March 30, 1865 White Oak Road
Stagg’s Brigade (1st Michigan commanded by Lt. Col. Maxwell, the 5th Michigan commanded by Lt. Col. Hastings, the 6th Michigan Cavalry commanded by Lt. Col> Vinton and 7th Michigan Cavalry under Lt. Col. Briggs) rode to the White Oak Road, arriving after Pickett’s infantry and Pegram’s artillery had passed that point. The 7th Michigan was in the van.
It encountered the 4th NC Cavalry and 7th NC Cavalry of Roberts’ Brigade on the White Oak Road at J. Boiseau’s and a skirmish quickly developed. As the two battle lines traded shots, Lt. Col. Thomas Boyd Endelin commanding the 7th North Carolina Cavalry charged the federal rear guard singlehandedly and was captured. Briggs captured other prisoners as well. Roberts himself was almost captured when his horse was shot under him and the enemy charged his line at that moment. He escaped capture by leaping onto the horse of one of his couriers. The brigade fell back eastwards up the white oak road.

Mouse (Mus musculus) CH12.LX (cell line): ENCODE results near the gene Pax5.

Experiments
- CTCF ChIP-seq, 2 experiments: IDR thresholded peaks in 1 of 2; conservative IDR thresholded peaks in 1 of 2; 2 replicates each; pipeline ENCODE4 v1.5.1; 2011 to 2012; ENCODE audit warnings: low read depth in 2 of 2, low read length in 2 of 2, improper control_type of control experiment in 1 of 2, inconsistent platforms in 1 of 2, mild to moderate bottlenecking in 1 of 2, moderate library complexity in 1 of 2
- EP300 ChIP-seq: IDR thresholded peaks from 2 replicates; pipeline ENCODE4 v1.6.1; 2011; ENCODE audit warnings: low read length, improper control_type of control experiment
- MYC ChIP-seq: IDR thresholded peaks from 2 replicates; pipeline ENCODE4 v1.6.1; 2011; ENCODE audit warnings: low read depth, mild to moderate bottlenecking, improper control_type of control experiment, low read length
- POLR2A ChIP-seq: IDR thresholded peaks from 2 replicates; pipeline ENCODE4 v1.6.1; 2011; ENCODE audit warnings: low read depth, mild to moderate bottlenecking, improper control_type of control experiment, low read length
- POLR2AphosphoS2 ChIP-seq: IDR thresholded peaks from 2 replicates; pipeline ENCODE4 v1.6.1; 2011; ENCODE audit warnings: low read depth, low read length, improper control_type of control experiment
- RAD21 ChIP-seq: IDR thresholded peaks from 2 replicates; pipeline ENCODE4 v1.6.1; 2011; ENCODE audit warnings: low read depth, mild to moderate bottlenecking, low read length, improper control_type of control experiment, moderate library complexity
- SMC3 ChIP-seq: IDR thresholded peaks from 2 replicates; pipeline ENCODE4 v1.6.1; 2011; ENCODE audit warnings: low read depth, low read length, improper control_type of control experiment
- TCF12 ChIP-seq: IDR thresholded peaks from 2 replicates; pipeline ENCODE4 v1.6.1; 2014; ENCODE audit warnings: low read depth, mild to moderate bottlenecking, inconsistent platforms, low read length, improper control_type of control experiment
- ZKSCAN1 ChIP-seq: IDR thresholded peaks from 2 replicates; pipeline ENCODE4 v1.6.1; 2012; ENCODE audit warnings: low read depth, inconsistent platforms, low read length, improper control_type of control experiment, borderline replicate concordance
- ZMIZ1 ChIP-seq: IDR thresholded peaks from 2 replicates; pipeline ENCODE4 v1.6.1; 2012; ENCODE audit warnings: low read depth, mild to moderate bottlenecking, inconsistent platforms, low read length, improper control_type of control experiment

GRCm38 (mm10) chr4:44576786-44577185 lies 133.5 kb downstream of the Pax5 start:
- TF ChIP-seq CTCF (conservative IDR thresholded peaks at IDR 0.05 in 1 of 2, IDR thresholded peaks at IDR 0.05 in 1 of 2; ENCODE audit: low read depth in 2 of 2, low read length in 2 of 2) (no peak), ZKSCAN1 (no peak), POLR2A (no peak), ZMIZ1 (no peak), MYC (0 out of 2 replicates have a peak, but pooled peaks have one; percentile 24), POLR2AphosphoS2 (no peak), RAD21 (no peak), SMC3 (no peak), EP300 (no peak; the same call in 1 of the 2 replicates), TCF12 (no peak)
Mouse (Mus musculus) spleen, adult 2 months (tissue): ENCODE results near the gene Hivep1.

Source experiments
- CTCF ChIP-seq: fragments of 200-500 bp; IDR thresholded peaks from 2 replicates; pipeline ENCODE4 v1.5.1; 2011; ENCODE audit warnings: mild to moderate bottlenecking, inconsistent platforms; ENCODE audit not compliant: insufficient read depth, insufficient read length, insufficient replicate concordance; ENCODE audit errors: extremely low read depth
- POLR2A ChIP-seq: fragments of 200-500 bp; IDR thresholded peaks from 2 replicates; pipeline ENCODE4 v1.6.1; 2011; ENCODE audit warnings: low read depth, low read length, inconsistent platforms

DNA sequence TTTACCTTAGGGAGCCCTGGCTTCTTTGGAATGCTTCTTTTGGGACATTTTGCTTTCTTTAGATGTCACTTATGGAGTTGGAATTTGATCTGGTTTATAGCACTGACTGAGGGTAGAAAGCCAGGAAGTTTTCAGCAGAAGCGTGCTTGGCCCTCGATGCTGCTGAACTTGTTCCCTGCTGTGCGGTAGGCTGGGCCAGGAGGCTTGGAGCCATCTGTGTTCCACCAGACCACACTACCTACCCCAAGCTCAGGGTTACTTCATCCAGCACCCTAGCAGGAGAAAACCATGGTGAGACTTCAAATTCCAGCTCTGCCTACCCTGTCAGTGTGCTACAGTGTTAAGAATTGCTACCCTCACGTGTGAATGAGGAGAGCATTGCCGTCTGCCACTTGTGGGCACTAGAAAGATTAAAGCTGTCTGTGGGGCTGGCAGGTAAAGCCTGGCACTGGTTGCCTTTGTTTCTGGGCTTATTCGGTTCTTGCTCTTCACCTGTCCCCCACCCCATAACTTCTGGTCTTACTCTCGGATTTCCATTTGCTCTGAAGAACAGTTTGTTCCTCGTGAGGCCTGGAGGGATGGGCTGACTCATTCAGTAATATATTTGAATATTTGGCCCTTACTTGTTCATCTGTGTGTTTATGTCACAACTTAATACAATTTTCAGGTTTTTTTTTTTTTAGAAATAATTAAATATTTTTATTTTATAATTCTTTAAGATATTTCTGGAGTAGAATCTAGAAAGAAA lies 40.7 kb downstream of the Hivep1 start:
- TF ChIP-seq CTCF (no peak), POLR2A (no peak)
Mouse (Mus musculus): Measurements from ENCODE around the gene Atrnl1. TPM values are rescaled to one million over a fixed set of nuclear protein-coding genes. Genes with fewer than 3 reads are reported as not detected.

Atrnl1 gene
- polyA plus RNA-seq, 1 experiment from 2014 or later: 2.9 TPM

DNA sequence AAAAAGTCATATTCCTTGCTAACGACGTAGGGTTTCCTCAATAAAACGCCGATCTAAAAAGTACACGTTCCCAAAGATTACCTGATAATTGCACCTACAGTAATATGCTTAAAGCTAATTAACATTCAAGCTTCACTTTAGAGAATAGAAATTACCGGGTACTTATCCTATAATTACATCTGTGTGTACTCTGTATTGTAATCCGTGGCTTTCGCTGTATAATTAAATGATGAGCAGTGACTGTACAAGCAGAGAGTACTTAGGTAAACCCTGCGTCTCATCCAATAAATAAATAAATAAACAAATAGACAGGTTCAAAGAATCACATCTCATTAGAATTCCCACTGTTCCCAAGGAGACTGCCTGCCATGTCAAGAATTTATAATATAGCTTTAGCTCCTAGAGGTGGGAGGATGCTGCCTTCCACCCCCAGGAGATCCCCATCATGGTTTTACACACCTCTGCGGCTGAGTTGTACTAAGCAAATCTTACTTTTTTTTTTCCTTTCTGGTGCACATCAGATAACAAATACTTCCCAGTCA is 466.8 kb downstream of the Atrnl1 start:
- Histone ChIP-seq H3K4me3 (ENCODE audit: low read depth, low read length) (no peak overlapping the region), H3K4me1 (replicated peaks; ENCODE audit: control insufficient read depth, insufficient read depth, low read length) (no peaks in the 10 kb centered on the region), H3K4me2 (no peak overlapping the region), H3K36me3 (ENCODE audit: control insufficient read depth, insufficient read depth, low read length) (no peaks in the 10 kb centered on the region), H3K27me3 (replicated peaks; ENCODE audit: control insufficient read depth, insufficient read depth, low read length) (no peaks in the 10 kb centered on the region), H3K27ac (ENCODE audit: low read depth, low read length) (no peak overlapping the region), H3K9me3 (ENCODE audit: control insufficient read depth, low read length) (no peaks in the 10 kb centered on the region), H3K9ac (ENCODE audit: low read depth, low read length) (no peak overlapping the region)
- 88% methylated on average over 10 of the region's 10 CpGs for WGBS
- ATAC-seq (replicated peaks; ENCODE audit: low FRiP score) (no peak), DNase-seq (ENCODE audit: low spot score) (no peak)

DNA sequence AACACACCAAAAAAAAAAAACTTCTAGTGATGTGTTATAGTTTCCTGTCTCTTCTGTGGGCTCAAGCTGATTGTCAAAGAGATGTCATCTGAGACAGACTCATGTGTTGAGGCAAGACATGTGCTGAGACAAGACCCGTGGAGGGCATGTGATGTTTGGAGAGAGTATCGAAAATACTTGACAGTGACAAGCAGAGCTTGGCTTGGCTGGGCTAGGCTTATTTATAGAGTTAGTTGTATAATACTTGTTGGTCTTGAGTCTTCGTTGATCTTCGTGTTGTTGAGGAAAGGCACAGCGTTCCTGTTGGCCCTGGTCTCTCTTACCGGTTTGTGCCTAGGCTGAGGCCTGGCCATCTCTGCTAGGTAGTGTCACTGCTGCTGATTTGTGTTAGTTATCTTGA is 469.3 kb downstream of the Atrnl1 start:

Roberts decided to lay a trap for the federals. Earlier in the day as matt Ransom’s brigade passed by, he had borrowed one of Ransom’s regiments. Now he placed them in ambush and fell back towards them, seemingly routed. On came Stagg’s brigade in a column of fours, Maxwell’s 1st Michigan was in the lead Behind Maxt, and of course Maxwell’s 1st Michigan. . Just as the column of federals appeared over a hill the infantry let loose a premature volley that passed high over the heads of the charging enemy. Only one man was hit, Major Andrew W. Duggan of the 1st Michigan Cavalry.
Stagg immediately reformed his brigade and fell back one mile. The federals reported that they had encountered Pickett’s entire division. (“The Michigan cavalry brigade” Detroit “Free Press” april 22, 1865 in p. 1 col. 4) (Theodore Garnett, in New Annals of the War p. 534-535)